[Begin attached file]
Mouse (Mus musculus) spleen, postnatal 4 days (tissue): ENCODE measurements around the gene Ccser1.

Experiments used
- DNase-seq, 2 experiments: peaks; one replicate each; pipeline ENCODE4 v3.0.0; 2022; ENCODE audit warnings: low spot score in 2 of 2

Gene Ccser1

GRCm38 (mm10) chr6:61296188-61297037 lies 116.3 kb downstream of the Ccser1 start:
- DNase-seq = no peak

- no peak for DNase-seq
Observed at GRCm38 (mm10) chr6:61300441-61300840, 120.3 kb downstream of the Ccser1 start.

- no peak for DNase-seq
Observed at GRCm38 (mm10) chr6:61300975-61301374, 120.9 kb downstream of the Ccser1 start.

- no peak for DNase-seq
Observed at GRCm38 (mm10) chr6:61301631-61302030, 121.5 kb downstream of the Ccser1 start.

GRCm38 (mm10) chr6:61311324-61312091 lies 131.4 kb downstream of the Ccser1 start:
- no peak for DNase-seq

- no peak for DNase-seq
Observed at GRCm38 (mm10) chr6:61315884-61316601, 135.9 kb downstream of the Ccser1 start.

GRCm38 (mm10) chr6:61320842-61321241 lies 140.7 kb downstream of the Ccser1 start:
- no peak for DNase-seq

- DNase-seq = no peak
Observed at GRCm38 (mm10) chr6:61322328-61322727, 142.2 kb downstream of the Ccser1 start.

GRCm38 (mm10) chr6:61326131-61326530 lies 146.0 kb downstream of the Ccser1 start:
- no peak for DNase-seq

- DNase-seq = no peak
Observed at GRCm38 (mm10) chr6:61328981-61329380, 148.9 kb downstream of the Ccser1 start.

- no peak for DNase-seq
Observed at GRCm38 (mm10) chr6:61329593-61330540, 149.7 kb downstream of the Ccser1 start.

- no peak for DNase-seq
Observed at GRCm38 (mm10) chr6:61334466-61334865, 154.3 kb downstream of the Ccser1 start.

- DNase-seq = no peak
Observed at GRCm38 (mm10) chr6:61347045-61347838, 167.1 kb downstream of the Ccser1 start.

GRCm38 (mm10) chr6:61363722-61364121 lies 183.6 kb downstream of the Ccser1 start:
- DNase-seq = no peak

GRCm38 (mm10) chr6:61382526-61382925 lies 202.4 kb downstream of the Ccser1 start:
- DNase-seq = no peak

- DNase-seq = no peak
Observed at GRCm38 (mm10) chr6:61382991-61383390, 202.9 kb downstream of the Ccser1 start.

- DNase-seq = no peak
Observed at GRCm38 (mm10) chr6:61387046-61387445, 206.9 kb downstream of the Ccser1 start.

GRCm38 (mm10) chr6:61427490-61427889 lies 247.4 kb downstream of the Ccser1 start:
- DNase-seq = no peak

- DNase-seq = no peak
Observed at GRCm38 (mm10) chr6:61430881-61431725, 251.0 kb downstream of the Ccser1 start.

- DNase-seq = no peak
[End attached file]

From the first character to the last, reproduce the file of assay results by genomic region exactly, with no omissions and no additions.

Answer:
Mouse (Mus musculus) spleen, postnatal 4 days (tissue): ENCODE measurements around the gene Ccser1.

Experiments used
- DNase-seq, 2 experiments: peaks; one replicate each; pipeline ENCODE4 v3.0.0; 2022; ENCODE audit warnings: low spot score in 2 of 2

Gene Ccser1

GRCm38 (mm10) chr6:61296188-61297037 lies 116.3 kb downstream of the Ccser1 start:
- DNase-seq = no peak

- no peak for DNase-seq
Observed at GRCm38 (mm10) chr6:61300441-61300840, 120.3 kb downstream of the Ccser1 start.

- no peak for DNase-seq
Observed at GRCm38 (mm10) chr6:61300975-61301374, 120.9 kb downstream of the Ccser1 start.

- no peak for DNase-seq
Observed at GRCm38 (mm10) chr6:61301631-61302030, 121.5 kb downstream of the Ccser1 start.

GRCm38 (mm10) chr6:61311324-61312091 lies 131.4 kb downstream of the Ccser1 start:
- no peak for DNase-seq

- no peak for DNase-seq
Observed at GRCm38 (mm10) chr6:61315884-61316601, 135.9 kb downstream of the Ccser1 start.

GRCm38 (mm10) chr6:61320842-61321241 lies 140.7 kb downstream of the Ccser1 start:
- no peak for DNase-seq

- DNase-seq = no peak
Observed at GRCm38 (mm10) chr6:61322328-61322727, 142.2 kb downstream of the Ccser1 start.

GRCm38 (mm10) chr6:61326131-61326530 lies 146.0 kb downstream of the Ccser1 start:
- no peak for DNase-seq

- DNase-seq = no peak
Observed at GRCm38 (mm10) chr6:61328981-61329380, 148.9 kb downstream of the Ccser1 start.

- no peak for DNase-seq
Observed at GRCm38 (mm10) chr6:61329593-61330540, 149.7 kb downstream of the Ccser1 start.

- no peak for DNase-seq
Observed at GRCm38 (mm10) chr6:61334466-61334865, 154.3 kb downstream of the Ccser1 start.

- DNase-seq = no peak
Observed at GRCm38 (mm10) chr6:61347045-61347838, 167.1 kb downstream of the Ccser1 start.

GRCm38 (mm10) chr6:61363722-61364121 lies 183.6 kb downstream of the Ccser1 start:
- DNase-seq = no peak

GRCm38 (mm10) chr6:61382526-61382925 lies 202.4 kb downstream of the Ccser1 start:
- DNase-seq = no peak

- DNase-seq = no peak
Observed at GRCm38 (mm10) chr6:61382991-61383390, 202.9 kb downstream of the Ccser1 start.

- DNase-seq = no peak
Observed at GRCm38 (mm10) chr6:61387046-61387445, 206.9 kb downstream of the Ccser1 start.

GRCm38 (mm10) chr6:61427490-61427889 lies 247.4 kb downstream of the Ccser1 start:
- DNase-seq = no peak

- DNase-seq = no peak
Observed at GRCm38 (mm10) chr6:61430881-61431725, 251.0 kb downstream of the Ccser1 start.

- DNase-seq = no peak